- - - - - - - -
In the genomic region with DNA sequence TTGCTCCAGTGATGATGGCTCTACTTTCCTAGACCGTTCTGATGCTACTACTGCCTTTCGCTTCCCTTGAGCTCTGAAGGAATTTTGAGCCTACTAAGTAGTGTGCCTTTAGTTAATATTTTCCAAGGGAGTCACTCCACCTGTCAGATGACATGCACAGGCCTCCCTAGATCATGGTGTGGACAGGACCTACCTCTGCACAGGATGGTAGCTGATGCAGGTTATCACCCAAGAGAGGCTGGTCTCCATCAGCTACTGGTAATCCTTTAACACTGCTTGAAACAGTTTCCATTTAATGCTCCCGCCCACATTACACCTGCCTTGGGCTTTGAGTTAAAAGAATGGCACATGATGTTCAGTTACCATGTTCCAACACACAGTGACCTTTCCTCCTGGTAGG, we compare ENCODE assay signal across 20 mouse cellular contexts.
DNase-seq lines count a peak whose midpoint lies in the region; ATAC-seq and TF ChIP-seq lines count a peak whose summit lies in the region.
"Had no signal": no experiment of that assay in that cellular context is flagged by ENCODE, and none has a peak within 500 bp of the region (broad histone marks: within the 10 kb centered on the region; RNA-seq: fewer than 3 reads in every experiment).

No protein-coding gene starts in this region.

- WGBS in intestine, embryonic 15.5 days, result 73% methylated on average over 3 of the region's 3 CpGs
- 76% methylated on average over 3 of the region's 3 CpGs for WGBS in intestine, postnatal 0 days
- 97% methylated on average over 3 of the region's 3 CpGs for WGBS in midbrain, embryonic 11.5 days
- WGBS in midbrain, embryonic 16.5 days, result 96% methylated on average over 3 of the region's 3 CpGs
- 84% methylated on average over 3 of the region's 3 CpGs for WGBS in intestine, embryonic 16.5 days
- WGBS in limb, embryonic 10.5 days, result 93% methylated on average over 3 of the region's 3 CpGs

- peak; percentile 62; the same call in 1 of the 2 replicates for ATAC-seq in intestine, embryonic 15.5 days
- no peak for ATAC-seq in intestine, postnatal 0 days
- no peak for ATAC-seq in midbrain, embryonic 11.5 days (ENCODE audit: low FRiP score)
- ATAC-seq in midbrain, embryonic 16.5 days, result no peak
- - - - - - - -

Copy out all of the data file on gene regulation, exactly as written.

In the genomic region with DNA sequence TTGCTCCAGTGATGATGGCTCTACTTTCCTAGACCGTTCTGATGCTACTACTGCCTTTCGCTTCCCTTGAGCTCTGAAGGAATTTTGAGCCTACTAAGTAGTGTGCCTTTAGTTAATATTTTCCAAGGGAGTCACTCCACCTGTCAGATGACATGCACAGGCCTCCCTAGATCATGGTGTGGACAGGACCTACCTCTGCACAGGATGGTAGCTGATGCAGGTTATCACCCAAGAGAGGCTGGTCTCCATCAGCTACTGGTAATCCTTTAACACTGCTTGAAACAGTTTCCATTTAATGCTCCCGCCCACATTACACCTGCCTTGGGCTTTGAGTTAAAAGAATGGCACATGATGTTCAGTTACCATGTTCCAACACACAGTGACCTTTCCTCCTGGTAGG, we compare ENCODE assay signal across 20 mouse cellular contexts.
DNase-seq lines count a peak whose midpoint lies in the region; ATAC-seq and TF ChIP-seq lines count a peak whose summit lies in the region.
"Had no signal": no experiment of that assay in that cellular context is flagged by ENCODE, and none has a peak within 500 bp of the region (broad histone marks: within the 10 kb centered on the region; RNA-seq: fewer than 3 reads in every experiment).

No protein-coding gene starts in this region.

- WGBS in intestine, embryonic 15.5 days, result 73% methylated on average over 3 of the region's 3 CpGs
- 76% methylated on average over 3 of the region's 3 CpGs for WGBS in intestine, postnatal 0 days
- 97% methylated on average over 3 of the region's 3 CpGs for WGBS in midbrain, embryonic 11.5 days
- WGBS in midbrain, embryonic 16.5 days, result 96% methylated on average over 3 of the region's 3 CpGs
- 84% methylated on average over 3 of the region's 3 CpGs for WGBS in intestine, embryonic 16.5 days
- WGBS in limb, embryonic 10.5 days, result 93% methylated on average over 3 of the region's 3 CpGs

- peak; percentile 62; the same call in 1 of the 2 replicates for ATAC-seq in intestine, embryonic 15.5 days
- no peak for ATAC-seq in intestine, postnatal 0 days
- no peak for ATAC-seq in midbrain, embryonic 11.5 days (ENCODE audit: low FRiP score)
- ATAC-seq in midbrain, embryonic 16.5 days, result no peak